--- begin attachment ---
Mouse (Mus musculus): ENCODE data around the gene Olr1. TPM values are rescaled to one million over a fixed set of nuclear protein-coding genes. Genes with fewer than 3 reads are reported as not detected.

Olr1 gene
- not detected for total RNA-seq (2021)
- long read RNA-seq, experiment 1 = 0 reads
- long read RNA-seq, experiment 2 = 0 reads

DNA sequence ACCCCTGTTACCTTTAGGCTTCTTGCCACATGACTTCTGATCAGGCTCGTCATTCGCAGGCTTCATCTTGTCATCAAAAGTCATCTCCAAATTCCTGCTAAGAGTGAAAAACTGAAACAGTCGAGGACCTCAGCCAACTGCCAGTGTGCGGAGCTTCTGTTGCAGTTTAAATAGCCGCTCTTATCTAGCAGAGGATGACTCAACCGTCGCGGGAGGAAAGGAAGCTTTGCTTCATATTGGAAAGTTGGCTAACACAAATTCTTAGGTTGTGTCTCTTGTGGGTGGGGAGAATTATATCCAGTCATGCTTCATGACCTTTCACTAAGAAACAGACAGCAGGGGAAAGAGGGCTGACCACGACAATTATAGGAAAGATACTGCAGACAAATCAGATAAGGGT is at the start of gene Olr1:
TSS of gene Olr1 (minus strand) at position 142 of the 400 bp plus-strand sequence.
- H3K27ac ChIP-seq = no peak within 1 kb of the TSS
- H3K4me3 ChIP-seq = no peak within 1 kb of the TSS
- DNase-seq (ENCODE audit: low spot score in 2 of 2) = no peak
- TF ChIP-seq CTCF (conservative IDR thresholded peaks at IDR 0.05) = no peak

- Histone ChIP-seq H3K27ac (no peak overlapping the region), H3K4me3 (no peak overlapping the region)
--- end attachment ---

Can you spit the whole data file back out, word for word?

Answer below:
Mouse (Mus musculus): ENCODE data around the gene Olr1. TPM values are rescaled to one million over a fixed set of nuclear protein-coding genes. Genes with fewer than 3 reads are reported as not detected.

Olr1 gene
- not detected for total RNA-seq (2021)
- long read RNA-seq, experiment 1 = 0 reads
- long read RNA-seq, experiment 2 = 0 reads

DNA sequence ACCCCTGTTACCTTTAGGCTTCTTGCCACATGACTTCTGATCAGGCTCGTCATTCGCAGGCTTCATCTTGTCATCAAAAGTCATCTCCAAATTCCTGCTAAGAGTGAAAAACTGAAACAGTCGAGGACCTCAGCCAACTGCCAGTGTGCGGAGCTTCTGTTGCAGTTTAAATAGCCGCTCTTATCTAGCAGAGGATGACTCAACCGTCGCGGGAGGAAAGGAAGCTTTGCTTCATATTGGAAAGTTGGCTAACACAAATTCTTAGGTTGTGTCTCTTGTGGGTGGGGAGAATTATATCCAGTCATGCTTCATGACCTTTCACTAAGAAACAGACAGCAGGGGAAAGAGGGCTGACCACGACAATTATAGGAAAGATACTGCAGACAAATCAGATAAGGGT is at the start of gene Olr1:
TSS of gene Olr1 (minus strand) at position 142 of the 400 bp plus-strand sequence.
- H3K27ac ChIP-seq = no peak within 1 kb of the TSS
- H3K4me3 ChIP-seq = no peak within 1 kb of the TSS
- DNase-seq (ENCODE audit: low spot score in 2 of 2) = no peak
- TF ChIP-seq CTCF (conservative IDR thresholded peaks at IDR 0.05) = no peak

- Histone ChIP-seq H3K27ac (no peak overlapping the region), H3K4me3 (no peak overlapping the region)